Tesla Roadster Electric Car: Is the Time Right?

 
 
By Bill Howard  |  Posted 2006-08-04
 
 
 

On paper, the Tesla Roadster is the electric car thats finally going to revolutionize transportation. I want to see it happen. I hope it happens. If Tesla wants to change the course of history, it has to change the mixed history of electric vehicle (EV) cars. It certainly attracted a wide range of celebrities and tech fans to the launch at its Signature One-Hundred event.

Tesla says it will ship its first Roadsters in mid-2007. The numbers are Corvette-like: 0 to 60 mph in 4 seconds, 250 miles between charges, and recharging in 3.5 hours. So says Tesla. The price however, is more Porsche than Corvette, with the Roadster estimated to sell for $80,000 to $120,000. People buying a Roadster are not clipping PriceChopper coupons.

The Roadster will employ a lithium-ion battery (same as in most laptops and cellphones) rather than lead acid, as used in most cars for starter motors, or nickel-metal hydride, used in most hybrids such as the Toyota Prius. To get the claimed 250 miles, rather than 60 to 100 miles from the previous iteration EVs, it will likely do what all other EVs do: charge the battery all the way up, to 100 percent, then run it all the way down to no charge (ideally you coast into the garage with the last burst of energy as the headlights go dim).

And that, claims Toyota, is the recipe for short-life batteries. At a hybrid technology seminar this spring, Toyota and Lexus said it can get essentially life-of-the-car performance from hybrid batteries, meaning 10-plus years, if they only live in the middle 60 percent of their charge range. Thats easy to do when youve got a small gasoline or diesel engine that can go it alone should the batteries get down to 20 per cent charge. Treat rechargeable car batteries like laptop batteries and youll get a couple good years out of them -- then you need to start thinking about a replacement, but for $2,500 a pop and more, not less than $250.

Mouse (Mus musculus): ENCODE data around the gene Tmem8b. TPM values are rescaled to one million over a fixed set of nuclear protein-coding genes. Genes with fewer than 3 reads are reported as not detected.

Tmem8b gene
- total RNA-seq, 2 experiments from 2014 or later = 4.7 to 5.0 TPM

Electric vehicles get the best mileage when the passengers are uncomfortable. If you run the air conditioning in summer or the heater in winter (to say nothing of flicking on the heated seats) youre cutting into your driving range. Ditto for running 400-watt audio systems. Hills are tough on electric vehicles, too, unless you regenerate power the way hybrids do. Headlights after dark arent good for driving range.

Electric vehicles such as the General Motors EV1 of the 1990s failed because they were just too limited in usefulness for real people to buy. It might serve you fine driving 10 miles to the office, but not for weekend trips to the beach, let alone on vacations or college-search trips.

Drive it kids-to-carpool-to-mall-to-home and youd probably have enough juice, but it might struggle the last couple miles and the lights would be dimming. A lot of them were either bought by the government or with government subsidies. An EV is not, despite what proponents say, a zero-emissions car, because youre burning coal, oil, or natural gas somewhere to make the electrons that power your car. That said, its probably cleaner overall that a fossil-fuel vehicle.

Read the full story on TechnoRide: Tesla Roadster Electric Car: Is the Time Right?

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